Beverly Jenkins is a romance and women's fiction author's whose novels have a powerful connection to the past. She will be featured in the forthcoming film Love Between the Covers.
When Beverly Jenkins first started writing romance and women's fiction, she intended to have an audience of one -- herself. Thirty-one books later, Jenkins is known for introducing readers to little known histories of African-Americans in the 19th century, amid tales of complicated and strong heroines and the men who they grow to love.
While her books are set in a variety of places -- from a small town in Kansas named after Henry Adams (a former slave and solider who testified in front of Congress on black migration), to the plains of Oklahoma or frontier towns in California -- Jenkins emphasizes that history is not just window dressing but rather an integral part of the narrative.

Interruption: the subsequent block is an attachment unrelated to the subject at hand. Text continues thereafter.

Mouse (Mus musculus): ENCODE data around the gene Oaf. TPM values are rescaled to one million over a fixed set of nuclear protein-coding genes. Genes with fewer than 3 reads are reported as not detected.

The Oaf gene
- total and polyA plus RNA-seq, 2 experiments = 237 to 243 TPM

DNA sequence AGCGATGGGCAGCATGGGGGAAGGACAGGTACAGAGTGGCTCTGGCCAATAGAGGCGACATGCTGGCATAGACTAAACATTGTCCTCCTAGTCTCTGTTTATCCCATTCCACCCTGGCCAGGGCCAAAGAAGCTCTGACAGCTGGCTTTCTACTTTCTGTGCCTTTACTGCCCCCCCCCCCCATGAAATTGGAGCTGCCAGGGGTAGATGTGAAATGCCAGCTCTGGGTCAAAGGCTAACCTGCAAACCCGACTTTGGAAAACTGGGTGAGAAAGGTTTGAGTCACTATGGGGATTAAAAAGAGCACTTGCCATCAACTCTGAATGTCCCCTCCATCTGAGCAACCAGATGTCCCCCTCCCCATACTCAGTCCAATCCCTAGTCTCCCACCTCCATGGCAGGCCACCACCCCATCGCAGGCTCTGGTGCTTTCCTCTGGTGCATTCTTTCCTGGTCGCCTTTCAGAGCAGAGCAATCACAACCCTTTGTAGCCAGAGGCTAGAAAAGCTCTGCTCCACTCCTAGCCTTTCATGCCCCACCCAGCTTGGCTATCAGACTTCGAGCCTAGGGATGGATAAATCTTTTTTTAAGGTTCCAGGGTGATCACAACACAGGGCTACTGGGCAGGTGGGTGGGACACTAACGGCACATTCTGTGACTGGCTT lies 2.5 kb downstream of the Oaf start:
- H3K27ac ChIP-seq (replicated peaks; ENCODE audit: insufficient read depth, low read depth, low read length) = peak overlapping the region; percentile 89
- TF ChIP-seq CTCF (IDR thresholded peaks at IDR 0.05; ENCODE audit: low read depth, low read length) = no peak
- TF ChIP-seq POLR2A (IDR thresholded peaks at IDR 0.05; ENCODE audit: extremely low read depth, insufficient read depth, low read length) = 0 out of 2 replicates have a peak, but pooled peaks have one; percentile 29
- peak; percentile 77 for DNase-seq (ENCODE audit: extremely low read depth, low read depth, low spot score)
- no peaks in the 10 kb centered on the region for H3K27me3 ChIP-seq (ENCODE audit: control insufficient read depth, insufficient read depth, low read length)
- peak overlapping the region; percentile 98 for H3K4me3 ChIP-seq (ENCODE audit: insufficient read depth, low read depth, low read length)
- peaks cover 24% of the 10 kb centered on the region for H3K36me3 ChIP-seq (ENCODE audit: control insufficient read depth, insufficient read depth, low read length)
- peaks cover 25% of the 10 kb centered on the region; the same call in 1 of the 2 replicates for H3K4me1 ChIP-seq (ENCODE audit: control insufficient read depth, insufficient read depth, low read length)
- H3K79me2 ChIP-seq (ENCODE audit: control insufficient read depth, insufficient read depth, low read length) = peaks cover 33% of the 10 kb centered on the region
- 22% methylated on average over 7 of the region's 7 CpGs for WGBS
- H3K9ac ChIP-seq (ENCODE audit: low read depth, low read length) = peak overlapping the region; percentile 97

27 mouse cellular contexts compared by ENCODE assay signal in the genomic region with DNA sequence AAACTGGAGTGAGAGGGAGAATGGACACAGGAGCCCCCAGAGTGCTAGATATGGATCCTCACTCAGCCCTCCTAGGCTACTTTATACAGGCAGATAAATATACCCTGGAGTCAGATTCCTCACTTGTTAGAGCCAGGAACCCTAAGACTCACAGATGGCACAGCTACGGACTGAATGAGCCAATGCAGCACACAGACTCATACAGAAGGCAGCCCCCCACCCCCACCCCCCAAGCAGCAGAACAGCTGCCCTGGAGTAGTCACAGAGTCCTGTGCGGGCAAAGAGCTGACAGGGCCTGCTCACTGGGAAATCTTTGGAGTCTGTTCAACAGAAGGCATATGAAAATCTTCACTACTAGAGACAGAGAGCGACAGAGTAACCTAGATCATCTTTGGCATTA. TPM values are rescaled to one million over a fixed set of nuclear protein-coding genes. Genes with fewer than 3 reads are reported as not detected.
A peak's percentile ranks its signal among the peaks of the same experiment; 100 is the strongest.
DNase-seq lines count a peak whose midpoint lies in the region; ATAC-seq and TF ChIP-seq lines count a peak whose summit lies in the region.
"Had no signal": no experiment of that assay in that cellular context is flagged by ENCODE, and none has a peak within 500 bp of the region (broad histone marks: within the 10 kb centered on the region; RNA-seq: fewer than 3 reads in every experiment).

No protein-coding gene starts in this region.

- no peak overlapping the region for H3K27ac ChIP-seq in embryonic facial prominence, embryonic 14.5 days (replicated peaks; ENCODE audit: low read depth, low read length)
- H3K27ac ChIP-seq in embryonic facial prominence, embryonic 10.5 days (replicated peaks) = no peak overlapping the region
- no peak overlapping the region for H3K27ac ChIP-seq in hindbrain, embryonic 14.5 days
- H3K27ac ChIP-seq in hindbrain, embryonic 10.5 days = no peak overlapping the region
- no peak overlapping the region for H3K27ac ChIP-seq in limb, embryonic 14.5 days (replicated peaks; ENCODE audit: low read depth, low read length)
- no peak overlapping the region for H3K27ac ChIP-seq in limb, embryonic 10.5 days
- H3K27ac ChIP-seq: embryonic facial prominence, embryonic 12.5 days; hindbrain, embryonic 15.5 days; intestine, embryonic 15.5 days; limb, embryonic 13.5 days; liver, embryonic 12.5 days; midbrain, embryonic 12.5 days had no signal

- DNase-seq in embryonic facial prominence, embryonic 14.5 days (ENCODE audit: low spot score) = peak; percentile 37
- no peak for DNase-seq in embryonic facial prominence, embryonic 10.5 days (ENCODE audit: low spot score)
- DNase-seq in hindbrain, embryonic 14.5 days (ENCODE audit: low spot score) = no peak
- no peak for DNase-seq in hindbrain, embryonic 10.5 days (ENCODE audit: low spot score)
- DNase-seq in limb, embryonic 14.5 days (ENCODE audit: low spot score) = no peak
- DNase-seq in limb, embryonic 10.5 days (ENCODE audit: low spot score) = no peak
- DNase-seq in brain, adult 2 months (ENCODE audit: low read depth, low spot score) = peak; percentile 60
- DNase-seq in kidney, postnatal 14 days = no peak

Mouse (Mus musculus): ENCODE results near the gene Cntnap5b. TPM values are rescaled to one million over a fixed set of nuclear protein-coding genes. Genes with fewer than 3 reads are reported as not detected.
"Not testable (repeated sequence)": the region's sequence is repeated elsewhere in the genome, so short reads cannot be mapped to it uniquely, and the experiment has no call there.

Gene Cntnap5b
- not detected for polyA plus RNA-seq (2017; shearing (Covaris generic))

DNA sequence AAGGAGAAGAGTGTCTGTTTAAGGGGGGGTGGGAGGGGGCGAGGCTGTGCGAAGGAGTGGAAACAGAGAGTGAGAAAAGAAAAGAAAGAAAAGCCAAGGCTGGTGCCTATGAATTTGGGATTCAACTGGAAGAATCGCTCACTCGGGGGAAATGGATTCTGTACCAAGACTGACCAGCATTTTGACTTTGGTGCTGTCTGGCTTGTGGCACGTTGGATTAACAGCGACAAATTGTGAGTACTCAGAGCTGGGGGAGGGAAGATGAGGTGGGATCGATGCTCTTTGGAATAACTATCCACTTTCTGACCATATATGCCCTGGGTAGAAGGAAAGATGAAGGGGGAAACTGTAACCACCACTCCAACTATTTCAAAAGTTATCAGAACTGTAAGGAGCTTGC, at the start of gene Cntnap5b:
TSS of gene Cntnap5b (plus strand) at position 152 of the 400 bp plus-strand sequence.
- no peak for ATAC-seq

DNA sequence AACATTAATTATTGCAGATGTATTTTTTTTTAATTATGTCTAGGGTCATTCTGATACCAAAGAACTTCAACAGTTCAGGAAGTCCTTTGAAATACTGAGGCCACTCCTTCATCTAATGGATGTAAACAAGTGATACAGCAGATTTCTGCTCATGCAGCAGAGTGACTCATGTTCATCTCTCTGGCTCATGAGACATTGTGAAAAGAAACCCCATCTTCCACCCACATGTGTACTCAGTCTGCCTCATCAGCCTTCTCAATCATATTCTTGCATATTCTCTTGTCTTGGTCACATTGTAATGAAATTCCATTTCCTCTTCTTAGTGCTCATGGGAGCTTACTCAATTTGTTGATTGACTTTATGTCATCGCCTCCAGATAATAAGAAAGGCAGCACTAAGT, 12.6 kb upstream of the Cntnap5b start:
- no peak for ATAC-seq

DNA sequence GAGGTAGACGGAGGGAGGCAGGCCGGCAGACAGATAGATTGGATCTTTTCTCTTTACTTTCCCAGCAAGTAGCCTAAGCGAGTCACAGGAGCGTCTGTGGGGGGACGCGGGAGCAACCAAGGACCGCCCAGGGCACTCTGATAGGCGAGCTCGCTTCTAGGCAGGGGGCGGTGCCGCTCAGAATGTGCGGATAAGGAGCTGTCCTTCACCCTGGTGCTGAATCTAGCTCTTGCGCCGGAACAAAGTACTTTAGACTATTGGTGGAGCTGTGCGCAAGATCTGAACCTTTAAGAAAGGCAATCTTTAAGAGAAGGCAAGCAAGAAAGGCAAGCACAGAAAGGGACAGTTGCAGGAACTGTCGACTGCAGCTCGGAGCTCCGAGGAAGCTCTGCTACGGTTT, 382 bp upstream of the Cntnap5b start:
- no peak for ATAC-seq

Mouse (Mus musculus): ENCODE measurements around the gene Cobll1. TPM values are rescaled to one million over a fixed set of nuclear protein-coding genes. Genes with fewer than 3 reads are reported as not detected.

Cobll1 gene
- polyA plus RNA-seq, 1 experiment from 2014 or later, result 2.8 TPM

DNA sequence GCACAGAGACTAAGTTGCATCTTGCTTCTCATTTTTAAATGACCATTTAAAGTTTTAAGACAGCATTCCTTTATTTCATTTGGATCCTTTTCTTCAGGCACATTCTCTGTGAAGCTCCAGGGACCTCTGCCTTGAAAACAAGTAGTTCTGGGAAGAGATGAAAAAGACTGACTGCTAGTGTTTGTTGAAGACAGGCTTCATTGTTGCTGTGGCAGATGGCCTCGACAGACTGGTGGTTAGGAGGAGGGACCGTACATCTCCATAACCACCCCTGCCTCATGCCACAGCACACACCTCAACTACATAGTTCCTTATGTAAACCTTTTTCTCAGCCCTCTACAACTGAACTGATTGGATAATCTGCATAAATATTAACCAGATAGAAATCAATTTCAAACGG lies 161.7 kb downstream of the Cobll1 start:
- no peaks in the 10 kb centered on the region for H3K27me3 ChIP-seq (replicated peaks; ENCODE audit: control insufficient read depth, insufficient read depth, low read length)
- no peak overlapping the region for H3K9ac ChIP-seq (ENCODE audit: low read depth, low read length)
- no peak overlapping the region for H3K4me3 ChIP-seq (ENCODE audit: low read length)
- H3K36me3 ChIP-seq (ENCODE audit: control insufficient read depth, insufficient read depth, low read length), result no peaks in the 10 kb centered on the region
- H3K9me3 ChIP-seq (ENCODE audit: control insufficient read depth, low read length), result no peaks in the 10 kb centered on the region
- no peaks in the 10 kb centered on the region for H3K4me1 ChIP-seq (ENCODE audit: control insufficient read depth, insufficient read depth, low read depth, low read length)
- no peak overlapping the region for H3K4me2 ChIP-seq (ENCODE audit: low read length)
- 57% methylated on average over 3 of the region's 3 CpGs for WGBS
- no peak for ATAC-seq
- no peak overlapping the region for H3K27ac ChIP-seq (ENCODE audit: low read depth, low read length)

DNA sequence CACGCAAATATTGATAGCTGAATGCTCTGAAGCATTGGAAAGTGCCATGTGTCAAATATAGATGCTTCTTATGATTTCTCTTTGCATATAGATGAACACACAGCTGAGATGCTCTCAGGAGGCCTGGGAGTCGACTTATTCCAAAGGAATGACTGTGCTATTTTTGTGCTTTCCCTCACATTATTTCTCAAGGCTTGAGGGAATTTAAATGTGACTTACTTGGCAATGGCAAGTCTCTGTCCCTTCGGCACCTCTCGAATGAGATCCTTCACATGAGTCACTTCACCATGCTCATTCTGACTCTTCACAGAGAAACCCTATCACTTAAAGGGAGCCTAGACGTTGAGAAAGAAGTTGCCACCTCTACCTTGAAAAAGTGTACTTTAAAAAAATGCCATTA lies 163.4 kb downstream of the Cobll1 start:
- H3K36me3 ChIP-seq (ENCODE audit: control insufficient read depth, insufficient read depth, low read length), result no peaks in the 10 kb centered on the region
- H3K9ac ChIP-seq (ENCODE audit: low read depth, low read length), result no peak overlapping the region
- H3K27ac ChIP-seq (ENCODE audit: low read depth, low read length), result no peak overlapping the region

And she's being recognized for that work: In 2013, Jenkins was nominated for an NAACP Image Award for Literature.
This past February during a preview event at the Library of Congress, I learned about Jenkins' commitment to history in a forthcoming documentary on the romance industry called "Love Between the Covers." The documentary follows Jenkins on a tour of historic Charleston where some of her readers and fans describe the power place has in connecting them to history, including how Jenkins' books facilitated that connection.
Following the preview, I reached out to Jenkins to learn more about her work and connection to history. Here's what she shared.
Many of your books take the time to provide not only a physical setting for the story but also the historical setting, sometimes dealing with eras where African-American history is rarely included. Why is this important to you?
Setting my books where I do and why is tied to re-stitching the pieces of the American history quilt that have been left out. Weaving those facts into a great story gives me the opportunity to reach readers in ways that they appreciate and retain with no threat of a test on Friday. I place my stories where African-Americans actually walked and include a bibliography for readers who may wish to do more research on the highlighted topics.